9. 9. Economic• Low paid jobs• Limited job opportunities –rely on farming and tourism(seasonal and weatherreliant, poor machinery)Education• poorQuality of life• poor – lack of healthcare,limited electricityEconomic• High paid jobs• Many job opportunitiesEducation• better – more studentscomplete education, lesspeople have no educationQuality of life• good – good healthcare, electricityfor home accessories• more money = more disposableincome – leisure/entertainmentWhen thinking of push and pull factors group themlike this: social/economic/environmental
  10. 10. 1. Read pages in you book – highlight disadvantages in redhighlight advantages in green2. Make a quick summary of these under the headings: Social and Economic3. Under the map in your book, define circular migration4. Compare the map to figure 8 on the previous page5. Explain why circular migration is likely to be more beneficial to ruralareas than permanent migration.1. Read pages in you book – highlight disadvantages in redhighlight advantages in green2. Make a quick summary of these under the headings: Social and Economic3. Under the map in your book, define circular migration4. Compare the map to figure 8 on the previous page5. Explain why circular migration is likely to be more beneficial to ruralareas than permanent migration.
  11. 11. Reasons: (remember push/pull)• cities are stressful places,there is lots of busy traffic, alack of open space etc.• People are drawn to thecountry side as it is safer,more peaceful, less stressfuletc.Countryside = RuralFactors encouraging it:Accessibility• 1960’s cars first became popular andmotorways have expanded• Technology advancements and rising carownership has allowed people tocommute from a home in the country to ajob in the city.Communications• Phones, Internet, Mobiles make it possibleto work from home using computers andonly commute to offices for meetings.This is known as tele-working.Urban - Rural MigrationCounter UrbanisationCounter Urbanisation
  12. 12. Case study: RhooseRhoose is approximately 5.6 miles from the Centre of Barry.Rhoose has the following:– Primary School– Church– Community Hall– Spar– Take Away– Train StationRhoose has the following:– Primary School– Church– Community Hall– Spar– Take Away– Train StationAs Rhoose is not far form the edge ofBarry, it is easy for residents tocommute to and from, and use itsfacilities. There is a large Tescos on theedge of Barry which is very accessiblefor local residents.Rhoose is very close to somelarge sources of employment.1) Cardiff Airport2) RWE Nuclear Power Station3) St Athans RAF BaseRhoose is very close to somelarge sources of employment.1) Cardiff Airport2) RWE Nuclear Power Station3) St Athans RAF BaseDiscuss what are theadvantages anddisadvantages of living atRhoose and commutingto work?Discuss what are theadvantages anddisadvantages of living atRhoose and commutingto work?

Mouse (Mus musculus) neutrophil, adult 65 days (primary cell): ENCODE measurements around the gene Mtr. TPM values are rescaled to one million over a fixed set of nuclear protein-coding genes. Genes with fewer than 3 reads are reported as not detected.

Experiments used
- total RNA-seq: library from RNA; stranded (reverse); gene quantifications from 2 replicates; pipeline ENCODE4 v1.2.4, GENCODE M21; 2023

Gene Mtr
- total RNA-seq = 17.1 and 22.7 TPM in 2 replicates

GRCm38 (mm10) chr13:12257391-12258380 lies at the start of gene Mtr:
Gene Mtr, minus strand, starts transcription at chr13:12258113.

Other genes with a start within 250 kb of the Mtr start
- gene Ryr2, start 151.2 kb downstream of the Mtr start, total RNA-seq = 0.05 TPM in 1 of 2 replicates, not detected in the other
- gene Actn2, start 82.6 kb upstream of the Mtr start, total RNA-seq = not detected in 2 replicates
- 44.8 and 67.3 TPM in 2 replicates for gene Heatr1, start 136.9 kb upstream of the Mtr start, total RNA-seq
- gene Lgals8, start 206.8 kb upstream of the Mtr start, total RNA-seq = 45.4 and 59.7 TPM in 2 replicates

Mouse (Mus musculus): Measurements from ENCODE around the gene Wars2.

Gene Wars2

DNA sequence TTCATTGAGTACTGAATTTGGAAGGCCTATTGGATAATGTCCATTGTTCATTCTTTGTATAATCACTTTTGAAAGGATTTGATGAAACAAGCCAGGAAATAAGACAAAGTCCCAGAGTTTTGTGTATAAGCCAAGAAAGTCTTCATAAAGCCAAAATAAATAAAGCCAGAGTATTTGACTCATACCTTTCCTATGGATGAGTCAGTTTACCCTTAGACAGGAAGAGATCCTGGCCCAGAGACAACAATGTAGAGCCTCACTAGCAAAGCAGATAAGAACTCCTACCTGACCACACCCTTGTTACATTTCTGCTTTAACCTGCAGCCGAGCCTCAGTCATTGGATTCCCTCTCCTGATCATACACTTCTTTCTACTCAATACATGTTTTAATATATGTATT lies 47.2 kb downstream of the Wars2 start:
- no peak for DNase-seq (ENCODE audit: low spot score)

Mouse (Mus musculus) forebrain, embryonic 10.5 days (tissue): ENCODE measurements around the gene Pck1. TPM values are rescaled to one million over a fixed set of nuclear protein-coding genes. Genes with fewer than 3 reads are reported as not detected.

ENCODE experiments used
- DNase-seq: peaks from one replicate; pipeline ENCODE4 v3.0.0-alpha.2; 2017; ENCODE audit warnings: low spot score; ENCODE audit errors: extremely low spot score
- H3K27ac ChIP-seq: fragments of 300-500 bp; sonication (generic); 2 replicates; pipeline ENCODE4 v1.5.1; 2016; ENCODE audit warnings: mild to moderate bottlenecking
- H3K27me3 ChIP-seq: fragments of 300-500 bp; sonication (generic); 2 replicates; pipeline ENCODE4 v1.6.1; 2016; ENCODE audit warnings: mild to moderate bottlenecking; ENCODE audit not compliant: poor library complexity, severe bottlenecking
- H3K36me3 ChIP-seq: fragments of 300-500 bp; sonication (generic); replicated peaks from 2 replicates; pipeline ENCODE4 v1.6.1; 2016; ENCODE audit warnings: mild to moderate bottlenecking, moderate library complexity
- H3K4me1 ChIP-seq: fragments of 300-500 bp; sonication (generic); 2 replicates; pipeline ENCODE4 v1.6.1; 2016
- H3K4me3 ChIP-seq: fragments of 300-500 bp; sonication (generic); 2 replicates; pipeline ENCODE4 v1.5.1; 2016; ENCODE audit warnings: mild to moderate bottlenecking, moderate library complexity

13. 13. 2. Governmental policies10. Social Beliefs14. Religious Beliefs 15. Abortion Rates6. Poverty/Economic prosperity8. Literacy3. Infant mortality rate13. Conflict 11. Urbanization16. Age of countrys population5. Nutrition levels7. Standards of diet and housing1. Access to clean drinking water12. Hygiene levels9. Levels of infectious diseases17. levels of violent crime4. Amount and quality of health care availableWhat are the factors thatinfluence birth and death rates?Which are:social/economic/environmental?
  14. 14. Social•Social Beliefs - This is usually heavily intertwined with religiousbeliefs since the predominant religion in the region affects society.Birth statistics can become skewed where there is gender/sexpreference. For example, in certain countries female children aredeemed worthless so that killing female infants before their birthsare even declared is common enough to affect birth statistics.•Religious Beliefs - Countries wherein the predominant religiousbelief is against contraception can be expected to have higher birthrates.•Abortion Rates - Abortion rates are affected by the other factorsthat affect birth rate.•Literacy (with special emphasis on female literacy)•Infant mortality rate - Countries with higher infant mortality ratesgenerally have higher birth rates since families make it a point tohave more children since the children are more likely to die.•Age of countryspopulation•Nutrition levels•Standards of diet andhousing•Hygiene levels•Levels of infectiousdiseases•Social factors such asconflicts and levels ofviolent crime•Amount and qualityof health careavailable•Urbanization.What are the factors thatinfluence birth and death rates?
  15. 15. Economic• Poverty - The ironic thing with thisfactor is that even though those thatare more prosperous can afford tohave more children they are usuallythe ones that have less, while poorfamilies often have more children.• Country cannot afford to supplyaccess to clean drinking waterPolitical• Governmental policies(whether the government is pro-nationalist or anti- nationalist) - Countrieslike Japan and Thailand have nationalistgovernments giving their citizens specialincentives for bearing morechildren. China’s one-child only policy isthe perfect example of anti-nationalism.• ConflictWar, security, safety.What are the factors thatinfluence birth and death rates?